GCA Summit: Outside of the passenger experience, how will connectivity boost your overall operations?
Arnold: There are plenty of opportunities. We want to make sure our crew are connected so we are able to give them the most up-to-date operational information/passenger information — and making sure we can provide messaging and information to our crew in-flight. As customers become more-and-more connected, we need to make sure our crew are ahead of the game and have all the information they need. Even down to the fact that we are uploading content to our servers for in-flight entertainment. There are so many opportunities that we are only now starting to scratch the surface of. We want to be able to drive efficiency into our operations so if things go wrong, we are able to advise our customers on board.
GCA Summit: How do you see the Return on Investment (ROI) for Virgin Atlantic on such services? When do you hope to launch the IFC services?
Arnold: In terms of ROI, I think not having connectivity in the future will be seen as a weakness; that, for me, is the main thing. We are not looking to commercialize connectivity as a revenue stream. We are currently charging for Wi-Fi and connectivity on board. That helps cover some of the operational costs, but it is definitely not seen as an ancillary revenue opportunity. It is much more about continuing to remain ahead. For business customers, it is an extremely important way of maintaining our position in the market, but it is important for all customers.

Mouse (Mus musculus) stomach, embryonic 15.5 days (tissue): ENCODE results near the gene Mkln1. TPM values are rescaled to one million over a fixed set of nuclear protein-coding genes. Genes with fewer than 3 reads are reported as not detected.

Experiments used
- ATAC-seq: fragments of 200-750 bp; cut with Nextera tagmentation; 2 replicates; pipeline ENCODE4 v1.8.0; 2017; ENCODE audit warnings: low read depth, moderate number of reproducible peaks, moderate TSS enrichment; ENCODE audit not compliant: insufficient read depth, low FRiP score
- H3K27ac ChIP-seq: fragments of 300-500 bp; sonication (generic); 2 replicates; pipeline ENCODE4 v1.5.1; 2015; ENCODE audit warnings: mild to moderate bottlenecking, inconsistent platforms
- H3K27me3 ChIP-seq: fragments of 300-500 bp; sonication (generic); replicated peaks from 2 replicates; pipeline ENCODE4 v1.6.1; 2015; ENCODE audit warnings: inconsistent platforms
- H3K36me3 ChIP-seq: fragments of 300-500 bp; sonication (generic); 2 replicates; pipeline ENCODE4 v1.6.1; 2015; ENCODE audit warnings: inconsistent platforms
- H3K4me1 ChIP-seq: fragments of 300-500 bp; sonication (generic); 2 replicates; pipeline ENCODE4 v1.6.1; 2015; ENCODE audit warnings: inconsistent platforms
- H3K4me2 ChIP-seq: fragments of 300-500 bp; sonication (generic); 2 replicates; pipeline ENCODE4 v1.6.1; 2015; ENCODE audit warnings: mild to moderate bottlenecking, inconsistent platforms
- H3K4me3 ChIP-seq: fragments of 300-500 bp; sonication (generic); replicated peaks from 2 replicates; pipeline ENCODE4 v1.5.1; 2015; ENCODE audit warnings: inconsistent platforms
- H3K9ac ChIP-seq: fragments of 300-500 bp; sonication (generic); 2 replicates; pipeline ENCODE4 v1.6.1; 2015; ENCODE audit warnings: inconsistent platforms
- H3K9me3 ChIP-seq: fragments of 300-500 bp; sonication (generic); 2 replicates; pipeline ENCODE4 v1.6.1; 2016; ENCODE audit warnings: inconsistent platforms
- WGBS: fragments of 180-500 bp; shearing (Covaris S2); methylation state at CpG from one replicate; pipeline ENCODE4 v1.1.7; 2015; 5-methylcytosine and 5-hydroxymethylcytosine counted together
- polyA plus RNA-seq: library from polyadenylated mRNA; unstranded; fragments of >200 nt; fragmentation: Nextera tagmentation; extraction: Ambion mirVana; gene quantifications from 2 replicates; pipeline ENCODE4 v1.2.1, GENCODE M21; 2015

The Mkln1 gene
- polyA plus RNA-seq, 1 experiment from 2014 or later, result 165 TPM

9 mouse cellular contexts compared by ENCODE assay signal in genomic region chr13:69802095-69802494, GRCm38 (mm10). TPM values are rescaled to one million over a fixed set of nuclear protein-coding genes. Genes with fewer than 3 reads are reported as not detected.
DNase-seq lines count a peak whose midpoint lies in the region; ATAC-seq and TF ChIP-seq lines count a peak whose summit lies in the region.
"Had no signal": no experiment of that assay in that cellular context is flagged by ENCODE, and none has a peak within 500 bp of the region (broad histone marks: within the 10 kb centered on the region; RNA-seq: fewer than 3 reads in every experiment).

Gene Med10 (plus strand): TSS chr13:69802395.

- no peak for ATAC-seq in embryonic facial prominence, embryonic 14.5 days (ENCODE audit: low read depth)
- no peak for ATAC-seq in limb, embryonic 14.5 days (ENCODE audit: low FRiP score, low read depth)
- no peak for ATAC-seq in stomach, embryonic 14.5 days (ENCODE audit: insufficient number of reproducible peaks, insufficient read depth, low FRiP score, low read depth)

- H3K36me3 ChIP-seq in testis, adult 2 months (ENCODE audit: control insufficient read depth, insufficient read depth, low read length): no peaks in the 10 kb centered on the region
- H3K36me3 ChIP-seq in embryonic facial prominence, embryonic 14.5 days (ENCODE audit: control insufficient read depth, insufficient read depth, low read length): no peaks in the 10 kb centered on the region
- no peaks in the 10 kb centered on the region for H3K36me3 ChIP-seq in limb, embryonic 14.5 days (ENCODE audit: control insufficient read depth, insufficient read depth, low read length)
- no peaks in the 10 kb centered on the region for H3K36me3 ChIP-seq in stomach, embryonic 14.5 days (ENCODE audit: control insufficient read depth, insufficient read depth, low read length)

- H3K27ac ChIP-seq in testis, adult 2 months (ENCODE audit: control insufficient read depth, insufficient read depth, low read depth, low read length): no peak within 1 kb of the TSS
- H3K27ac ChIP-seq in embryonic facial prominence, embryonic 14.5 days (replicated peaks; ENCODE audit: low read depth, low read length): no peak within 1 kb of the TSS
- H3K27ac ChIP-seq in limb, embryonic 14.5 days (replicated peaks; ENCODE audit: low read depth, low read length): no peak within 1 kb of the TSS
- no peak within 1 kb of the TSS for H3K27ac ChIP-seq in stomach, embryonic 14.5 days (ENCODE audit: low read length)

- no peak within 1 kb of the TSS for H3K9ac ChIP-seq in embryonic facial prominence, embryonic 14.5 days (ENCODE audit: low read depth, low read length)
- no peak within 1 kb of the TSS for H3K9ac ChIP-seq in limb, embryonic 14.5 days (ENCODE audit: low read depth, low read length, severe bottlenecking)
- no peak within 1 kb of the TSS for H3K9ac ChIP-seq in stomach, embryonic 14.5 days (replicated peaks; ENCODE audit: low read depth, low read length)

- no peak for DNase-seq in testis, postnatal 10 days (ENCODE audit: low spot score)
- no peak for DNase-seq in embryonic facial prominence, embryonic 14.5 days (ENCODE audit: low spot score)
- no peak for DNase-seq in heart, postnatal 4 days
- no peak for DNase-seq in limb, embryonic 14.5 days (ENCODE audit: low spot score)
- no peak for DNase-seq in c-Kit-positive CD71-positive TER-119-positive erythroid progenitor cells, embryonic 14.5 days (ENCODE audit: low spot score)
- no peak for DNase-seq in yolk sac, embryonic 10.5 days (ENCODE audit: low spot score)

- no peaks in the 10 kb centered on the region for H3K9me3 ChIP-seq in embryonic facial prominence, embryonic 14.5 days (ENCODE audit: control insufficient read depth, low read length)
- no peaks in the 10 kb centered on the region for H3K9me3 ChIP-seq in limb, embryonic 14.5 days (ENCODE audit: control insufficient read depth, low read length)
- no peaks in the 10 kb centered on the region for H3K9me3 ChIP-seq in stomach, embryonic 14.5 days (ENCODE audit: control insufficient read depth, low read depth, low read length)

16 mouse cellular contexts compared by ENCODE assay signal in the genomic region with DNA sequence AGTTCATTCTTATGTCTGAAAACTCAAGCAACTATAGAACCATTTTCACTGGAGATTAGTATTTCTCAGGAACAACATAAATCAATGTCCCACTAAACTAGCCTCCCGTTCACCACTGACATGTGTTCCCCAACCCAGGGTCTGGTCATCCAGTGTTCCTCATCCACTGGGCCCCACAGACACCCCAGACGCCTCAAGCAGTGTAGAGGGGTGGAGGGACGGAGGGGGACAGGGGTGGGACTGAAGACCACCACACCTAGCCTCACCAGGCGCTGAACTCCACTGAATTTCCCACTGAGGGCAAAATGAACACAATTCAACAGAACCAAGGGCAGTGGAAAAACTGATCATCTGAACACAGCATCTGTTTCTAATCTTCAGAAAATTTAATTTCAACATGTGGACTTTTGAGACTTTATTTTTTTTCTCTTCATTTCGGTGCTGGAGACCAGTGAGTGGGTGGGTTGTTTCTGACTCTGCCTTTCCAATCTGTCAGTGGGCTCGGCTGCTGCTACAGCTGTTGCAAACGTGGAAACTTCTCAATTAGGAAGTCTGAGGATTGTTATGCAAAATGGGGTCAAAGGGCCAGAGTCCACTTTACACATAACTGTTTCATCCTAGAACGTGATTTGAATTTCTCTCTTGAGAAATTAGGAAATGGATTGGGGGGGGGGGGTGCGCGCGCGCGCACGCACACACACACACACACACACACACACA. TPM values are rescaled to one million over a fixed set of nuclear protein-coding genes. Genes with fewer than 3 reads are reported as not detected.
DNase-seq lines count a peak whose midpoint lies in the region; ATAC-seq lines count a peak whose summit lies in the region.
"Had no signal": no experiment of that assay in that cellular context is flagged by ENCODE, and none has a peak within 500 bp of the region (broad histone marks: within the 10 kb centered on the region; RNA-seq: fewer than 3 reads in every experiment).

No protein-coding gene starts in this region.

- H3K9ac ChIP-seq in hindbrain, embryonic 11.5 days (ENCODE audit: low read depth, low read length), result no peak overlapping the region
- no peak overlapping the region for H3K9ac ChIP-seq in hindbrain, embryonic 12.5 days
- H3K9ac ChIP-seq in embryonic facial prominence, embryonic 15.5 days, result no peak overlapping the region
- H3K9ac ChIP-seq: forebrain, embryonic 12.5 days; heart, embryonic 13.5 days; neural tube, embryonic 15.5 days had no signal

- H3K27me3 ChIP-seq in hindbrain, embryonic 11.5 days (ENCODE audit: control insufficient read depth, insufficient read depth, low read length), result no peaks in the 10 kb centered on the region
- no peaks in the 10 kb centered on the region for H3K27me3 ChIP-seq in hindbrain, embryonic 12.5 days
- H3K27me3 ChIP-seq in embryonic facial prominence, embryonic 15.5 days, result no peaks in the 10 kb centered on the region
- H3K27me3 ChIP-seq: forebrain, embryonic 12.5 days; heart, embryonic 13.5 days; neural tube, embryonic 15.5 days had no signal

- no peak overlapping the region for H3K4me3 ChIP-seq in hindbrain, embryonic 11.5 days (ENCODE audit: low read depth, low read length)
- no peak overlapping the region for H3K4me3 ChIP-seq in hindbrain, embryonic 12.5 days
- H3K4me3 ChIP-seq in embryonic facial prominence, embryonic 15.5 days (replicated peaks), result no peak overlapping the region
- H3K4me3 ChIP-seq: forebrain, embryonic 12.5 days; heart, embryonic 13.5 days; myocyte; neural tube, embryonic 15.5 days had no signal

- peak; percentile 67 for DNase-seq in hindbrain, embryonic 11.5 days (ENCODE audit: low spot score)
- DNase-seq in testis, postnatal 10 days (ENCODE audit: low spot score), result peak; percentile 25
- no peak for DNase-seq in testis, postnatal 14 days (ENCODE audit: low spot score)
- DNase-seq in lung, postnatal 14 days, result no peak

GCA Summit: Have you been influenced by other sectors such as the hotel sector, for example?
Arnold: We look at hospitality beyond connectivity. Customers’ opinions are shaped at what they see on the ground. So, we like to see what trends are emerging in other verticals. Yes, you can offer basic connectivity but it is interesting to see what else you can do with that. How you use it will be a point of differentiation. So, we are looking to link up the end-to-end customer journey. We have a travel app on the ground and it will continue to be available as your travel companion, both on the ground and in the air.